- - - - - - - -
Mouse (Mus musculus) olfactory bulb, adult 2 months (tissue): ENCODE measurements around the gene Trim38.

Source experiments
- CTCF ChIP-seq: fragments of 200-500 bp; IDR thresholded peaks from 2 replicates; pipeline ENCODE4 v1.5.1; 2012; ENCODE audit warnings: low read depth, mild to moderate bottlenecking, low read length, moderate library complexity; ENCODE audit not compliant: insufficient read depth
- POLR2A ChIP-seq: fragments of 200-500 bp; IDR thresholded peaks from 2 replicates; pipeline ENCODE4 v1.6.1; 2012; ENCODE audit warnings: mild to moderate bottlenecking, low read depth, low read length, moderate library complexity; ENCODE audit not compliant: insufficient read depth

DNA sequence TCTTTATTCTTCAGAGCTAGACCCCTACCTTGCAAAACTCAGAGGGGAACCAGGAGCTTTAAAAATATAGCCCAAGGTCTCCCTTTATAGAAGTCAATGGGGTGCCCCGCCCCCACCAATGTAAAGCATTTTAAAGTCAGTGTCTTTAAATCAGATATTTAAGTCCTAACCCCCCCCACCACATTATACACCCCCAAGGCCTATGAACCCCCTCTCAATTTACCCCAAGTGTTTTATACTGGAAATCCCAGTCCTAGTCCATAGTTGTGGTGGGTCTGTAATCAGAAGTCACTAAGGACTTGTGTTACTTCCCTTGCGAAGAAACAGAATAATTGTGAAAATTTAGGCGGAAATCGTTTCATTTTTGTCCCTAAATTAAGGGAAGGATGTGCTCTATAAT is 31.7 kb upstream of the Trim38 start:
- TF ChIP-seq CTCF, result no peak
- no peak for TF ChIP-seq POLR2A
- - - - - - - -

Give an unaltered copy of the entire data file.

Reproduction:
Mouse (Mus musculus) olfactory bulb, adult 2 months (tissue): ENCODE measurements around the gene Trim38.

Source experiments
- CTCF ChIP-seq: fragments of 200-500 bp; IDR thresholded peaks from 2 replicates; pipeline ENCODE4 v1.5.1; 2012; ENCODE audit warnings: low read depth, mild to moderate bottlenecking, low read length, moderate library complexity; ENCODE audit not compliant: insufficient read depth
- POLR2A ChIP-seq: fragments of 200-500 bp; IDR thresholded peaks from 2 replicates; pipeline ENCODE4 v1.6.1; 2012; ENCODE audit warnings: mild to moderate bottlenecking, low read depth, low read length, moderate library complexity; ENCODE audit not compliant: insufficient read depth

DNA sequence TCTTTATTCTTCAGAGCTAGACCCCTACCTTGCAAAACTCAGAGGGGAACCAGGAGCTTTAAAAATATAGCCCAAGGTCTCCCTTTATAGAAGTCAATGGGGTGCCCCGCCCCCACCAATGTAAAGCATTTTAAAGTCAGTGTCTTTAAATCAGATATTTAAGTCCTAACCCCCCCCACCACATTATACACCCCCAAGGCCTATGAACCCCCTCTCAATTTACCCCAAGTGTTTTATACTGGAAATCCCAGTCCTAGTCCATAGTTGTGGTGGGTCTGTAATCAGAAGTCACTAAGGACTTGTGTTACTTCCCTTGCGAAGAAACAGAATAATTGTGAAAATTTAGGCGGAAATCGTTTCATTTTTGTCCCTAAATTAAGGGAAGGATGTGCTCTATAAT is 31.7 kb upstream of the Trim38 start:
- TF ChIP-seq CTCF, result no peak
- no peak for TF ChIP-seq POLR2A